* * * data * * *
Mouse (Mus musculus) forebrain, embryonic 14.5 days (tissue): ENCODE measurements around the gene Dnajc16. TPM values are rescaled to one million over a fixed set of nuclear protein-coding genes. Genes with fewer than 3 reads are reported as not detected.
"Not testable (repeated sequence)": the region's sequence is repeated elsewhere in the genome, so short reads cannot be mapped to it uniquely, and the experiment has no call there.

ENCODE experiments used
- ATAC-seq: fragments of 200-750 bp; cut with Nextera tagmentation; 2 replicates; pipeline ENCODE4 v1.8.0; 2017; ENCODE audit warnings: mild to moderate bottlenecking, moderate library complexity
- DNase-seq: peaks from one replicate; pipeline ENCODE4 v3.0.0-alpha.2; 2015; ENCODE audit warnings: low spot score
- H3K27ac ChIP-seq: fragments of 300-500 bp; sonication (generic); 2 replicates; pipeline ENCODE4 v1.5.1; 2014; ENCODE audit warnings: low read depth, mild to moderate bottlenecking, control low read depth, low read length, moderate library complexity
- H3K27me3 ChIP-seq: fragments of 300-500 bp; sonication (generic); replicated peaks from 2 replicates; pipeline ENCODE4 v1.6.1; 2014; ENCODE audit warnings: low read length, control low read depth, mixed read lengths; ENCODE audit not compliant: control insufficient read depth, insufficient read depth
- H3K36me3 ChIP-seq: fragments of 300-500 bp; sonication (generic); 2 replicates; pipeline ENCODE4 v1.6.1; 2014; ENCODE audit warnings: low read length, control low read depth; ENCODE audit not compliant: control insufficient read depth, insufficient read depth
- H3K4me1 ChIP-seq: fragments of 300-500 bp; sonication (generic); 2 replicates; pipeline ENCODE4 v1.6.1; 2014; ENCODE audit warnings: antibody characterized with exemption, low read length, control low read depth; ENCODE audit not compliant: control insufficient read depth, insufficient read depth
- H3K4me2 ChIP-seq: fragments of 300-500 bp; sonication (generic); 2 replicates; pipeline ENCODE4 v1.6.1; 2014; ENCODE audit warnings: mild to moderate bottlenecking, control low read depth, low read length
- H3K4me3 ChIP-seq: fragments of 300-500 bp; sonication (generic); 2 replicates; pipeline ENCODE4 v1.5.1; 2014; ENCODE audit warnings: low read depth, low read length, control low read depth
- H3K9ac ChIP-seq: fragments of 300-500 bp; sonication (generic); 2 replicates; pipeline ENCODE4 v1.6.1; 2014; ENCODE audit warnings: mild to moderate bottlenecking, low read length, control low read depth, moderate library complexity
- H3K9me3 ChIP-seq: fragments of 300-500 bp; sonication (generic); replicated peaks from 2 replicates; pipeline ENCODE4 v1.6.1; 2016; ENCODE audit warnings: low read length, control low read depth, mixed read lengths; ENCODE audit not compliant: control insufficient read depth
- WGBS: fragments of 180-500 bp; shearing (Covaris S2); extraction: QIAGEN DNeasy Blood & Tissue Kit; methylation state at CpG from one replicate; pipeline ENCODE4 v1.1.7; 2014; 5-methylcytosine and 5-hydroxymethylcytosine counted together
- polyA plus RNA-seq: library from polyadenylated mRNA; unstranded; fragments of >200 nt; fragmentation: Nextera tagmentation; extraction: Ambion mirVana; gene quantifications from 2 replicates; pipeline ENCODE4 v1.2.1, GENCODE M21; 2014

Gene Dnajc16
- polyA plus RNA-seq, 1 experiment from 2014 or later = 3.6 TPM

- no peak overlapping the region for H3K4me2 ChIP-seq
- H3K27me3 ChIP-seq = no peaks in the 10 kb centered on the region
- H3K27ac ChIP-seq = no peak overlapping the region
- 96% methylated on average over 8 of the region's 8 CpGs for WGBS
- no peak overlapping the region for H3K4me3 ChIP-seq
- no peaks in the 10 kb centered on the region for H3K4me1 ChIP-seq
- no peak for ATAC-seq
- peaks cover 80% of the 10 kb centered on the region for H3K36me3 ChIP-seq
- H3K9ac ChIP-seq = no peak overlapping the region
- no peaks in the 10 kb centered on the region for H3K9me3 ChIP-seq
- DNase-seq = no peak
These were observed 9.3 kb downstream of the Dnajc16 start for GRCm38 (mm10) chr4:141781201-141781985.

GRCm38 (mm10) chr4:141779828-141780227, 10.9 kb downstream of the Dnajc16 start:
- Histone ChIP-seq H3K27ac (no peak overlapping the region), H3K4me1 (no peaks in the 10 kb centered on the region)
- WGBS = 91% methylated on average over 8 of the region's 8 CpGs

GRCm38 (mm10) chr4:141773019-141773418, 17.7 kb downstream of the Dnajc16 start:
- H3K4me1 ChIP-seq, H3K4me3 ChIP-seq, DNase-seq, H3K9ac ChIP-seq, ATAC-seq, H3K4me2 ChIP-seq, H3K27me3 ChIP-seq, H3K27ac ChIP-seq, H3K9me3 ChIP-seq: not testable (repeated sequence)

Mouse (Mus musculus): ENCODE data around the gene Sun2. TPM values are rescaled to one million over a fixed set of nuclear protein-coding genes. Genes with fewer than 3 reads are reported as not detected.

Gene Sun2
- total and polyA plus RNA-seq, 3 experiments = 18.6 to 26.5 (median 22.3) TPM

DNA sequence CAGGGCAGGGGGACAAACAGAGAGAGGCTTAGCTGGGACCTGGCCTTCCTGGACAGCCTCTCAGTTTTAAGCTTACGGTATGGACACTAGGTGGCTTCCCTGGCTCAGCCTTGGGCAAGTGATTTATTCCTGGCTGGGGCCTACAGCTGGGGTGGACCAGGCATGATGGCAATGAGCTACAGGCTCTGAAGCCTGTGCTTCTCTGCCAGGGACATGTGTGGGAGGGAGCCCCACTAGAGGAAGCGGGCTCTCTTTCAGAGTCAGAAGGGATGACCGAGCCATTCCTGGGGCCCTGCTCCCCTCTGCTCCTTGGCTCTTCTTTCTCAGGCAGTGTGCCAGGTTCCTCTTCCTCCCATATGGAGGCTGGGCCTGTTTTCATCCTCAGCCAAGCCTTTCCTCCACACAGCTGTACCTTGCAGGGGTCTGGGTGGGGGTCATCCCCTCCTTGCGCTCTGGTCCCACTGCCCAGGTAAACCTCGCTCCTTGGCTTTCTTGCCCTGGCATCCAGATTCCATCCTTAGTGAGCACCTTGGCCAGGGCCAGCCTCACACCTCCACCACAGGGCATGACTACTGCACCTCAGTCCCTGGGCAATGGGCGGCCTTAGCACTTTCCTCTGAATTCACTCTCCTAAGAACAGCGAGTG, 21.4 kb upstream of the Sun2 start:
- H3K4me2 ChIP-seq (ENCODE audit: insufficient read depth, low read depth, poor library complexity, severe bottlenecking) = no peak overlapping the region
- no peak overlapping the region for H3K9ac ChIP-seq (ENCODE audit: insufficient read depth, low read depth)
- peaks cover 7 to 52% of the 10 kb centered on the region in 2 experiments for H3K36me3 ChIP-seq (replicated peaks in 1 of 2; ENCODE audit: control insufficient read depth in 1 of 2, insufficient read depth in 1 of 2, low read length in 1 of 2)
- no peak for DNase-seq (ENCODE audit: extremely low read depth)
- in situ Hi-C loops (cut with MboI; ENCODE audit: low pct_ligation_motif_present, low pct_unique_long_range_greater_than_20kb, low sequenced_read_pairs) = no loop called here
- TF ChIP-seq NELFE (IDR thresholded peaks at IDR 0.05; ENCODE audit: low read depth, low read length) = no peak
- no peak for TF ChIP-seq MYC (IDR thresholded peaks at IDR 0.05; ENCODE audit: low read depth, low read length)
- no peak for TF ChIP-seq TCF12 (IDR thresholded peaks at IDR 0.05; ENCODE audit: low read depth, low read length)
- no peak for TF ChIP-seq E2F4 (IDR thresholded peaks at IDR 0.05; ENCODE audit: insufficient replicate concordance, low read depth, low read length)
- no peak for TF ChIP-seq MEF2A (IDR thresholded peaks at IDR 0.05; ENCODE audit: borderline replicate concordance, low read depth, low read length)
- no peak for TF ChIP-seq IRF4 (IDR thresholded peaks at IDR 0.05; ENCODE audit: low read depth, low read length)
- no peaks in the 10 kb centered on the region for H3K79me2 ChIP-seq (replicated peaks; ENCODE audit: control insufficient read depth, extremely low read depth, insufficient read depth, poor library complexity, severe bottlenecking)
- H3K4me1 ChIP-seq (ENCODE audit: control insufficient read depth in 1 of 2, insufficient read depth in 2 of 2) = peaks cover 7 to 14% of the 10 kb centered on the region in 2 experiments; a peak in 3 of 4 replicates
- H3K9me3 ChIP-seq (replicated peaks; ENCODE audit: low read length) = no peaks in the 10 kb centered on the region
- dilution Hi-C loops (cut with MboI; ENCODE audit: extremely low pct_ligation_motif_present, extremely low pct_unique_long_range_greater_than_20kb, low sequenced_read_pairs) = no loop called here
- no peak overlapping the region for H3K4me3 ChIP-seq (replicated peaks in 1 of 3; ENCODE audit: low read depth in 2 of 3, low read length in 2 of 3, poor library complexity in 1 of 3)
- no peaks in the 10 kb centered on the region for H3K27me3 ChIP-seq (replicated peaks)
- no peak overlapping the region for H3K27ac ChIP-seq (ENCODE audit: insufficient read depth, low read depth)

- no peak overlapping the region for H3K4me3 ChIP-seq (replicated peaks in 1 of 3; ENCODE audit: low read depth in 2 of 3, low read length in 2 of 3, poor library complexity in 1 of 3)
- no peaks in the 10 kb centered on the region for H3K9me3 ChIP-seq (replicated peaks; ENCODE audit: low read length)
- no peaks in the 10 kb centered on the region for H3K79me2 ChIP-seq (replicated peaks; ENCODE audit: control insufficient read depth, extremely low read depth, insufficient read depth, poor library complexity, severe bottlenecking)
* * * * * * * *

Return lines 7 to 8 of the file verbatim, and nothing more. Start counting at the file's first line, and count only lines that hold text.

- H3K27me3 ChIP-seq: fragments of 300-500 bp; sonication (generic); replicated peaks from 2 replicates; pipeline ENCODE4 v1.6.1; 2014; ENCODE audit warnings: low read length, control low read depth, mixed read lengths; ENCODE audit not compliant: control insufficient read depth, insufficient read depth
- H3K36me3 ChIP-seq: fragments of 300-500 bp; sonication (generic); 2 replicates; pipeline ENCODE4 v1.6.1; 2014; ENCODE audit warnings: low read length, control low read depth; ENCODE audit not compliant: control insufficient read depth, insufficient read depth